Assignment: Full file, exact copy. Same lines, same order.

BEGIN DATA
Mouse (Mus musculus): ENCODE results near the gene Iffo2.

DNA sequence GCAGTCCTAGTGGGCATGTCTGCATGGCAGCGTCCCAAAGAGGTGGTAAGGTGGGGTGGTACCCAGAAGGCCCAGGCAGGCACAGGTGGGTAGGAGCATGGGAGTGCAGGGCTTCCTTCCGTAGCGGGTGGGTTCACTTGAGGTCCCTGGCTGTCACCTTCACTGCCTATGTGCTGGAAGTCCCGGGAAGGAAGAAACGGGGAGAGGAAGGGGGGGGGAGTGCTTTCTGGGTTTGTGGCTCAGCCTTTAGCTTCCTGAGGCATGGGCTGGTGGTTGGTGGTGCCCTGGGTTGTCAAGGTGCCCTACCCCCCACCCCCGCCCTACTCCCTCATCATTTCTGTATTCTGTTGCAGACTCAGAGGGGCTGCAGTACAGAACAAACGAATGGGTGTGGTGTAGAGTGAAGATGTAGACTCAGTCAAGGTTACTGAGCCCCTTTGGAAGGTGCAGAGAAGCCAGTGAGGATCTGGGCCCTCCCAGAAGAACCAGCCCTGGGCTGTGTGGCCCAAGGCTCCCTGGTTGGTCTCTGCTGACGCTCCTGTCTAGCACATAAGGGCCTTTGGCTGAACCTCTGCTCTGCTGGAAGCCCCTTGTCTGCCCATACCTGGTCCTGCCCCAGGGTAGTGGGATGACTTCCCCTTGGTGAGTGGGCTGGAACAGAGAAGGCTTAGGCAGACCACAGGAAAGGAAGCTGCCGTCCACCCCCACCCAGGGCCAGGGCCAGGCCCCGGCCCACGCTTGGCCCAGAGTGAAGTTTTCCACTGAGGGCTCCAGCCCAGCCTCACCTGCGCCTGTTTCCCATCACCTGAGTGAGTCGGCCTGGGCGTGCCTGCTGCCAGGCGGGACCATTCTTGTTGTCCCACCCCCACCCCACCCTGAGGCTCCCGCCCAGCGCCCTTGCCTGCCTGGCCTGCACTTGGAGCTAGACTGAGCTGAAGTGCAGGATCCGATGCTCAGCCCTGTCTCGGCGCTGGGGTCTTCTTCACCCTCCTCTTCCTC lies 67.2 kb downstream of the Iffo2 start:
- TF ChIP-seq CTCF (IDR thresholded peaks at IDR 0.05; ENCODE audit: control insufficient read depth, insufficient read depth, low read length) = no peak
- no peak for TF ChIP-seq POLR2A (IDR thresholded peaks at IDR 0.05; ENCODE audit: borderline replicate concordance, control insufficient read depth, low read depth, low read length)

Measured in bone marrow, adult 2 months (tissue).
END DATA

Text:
Mouse (Mus musculus): ENCODE results near the gene Iffo2.

DNA sequence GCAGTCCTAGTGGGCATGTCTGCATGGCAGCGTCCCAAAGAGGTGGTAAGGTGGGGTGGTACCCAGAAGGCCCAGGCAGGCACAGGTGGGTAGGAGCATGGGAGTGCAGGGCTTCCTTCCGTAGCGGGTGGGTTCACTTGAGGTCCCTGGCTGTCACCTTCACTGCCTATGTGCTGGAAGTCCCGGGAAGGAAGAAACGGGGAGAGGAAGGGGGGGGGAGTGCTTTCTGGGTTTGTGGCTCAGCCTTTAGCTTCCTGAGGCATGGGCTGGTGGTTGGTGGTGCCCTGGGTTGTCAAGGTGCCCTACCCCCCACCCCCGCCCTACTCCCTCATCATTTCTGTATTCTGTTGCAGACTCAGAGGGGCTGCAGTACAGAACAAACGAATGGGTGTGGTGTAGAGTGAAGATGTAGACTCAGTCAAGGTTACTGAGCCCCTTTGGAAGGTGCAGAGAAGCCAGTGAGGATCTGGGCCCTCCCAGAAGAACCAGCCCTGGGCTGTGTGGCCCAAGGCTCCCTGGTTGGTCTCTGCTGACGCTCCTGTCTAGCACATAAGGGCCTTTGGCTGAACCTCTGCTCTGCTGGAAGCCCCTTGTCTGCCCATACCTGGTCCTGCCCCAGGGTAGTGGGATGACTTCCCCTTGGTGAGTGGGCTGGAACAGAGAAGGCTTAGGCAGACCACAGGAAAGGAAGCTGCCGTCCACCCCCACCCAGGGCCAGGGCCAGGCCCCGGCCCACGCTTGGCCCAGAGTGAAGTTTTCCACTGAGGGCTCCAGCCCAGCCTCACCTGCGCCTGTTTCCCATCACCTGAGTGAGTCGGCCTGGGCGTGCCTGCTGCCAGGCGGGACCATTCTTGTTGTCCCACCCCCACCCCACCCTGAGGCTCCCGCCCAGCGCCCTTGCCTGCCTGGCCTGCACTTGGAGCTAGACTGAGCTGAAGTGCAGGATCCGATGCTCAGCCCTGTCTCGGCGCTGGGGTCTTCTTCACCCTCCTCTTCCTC lies 67.2 kb downstream of the Iffo2 start:
- TF ChIP-seq CTCF (IDR thresholded peaks at IDR 0.05; ENCODE audit: control insufficient read depth, insufficient read depth, low read length) = no peak
- no peak for TF ChIP-seq POLR2A (IDR thresholded peaks at IDR 0.05; ENCODE audit: borderline replicate concordance, control insufficient read depth, low read depth, low read length)

Measured in bone marrow, adult 2 months (tissue).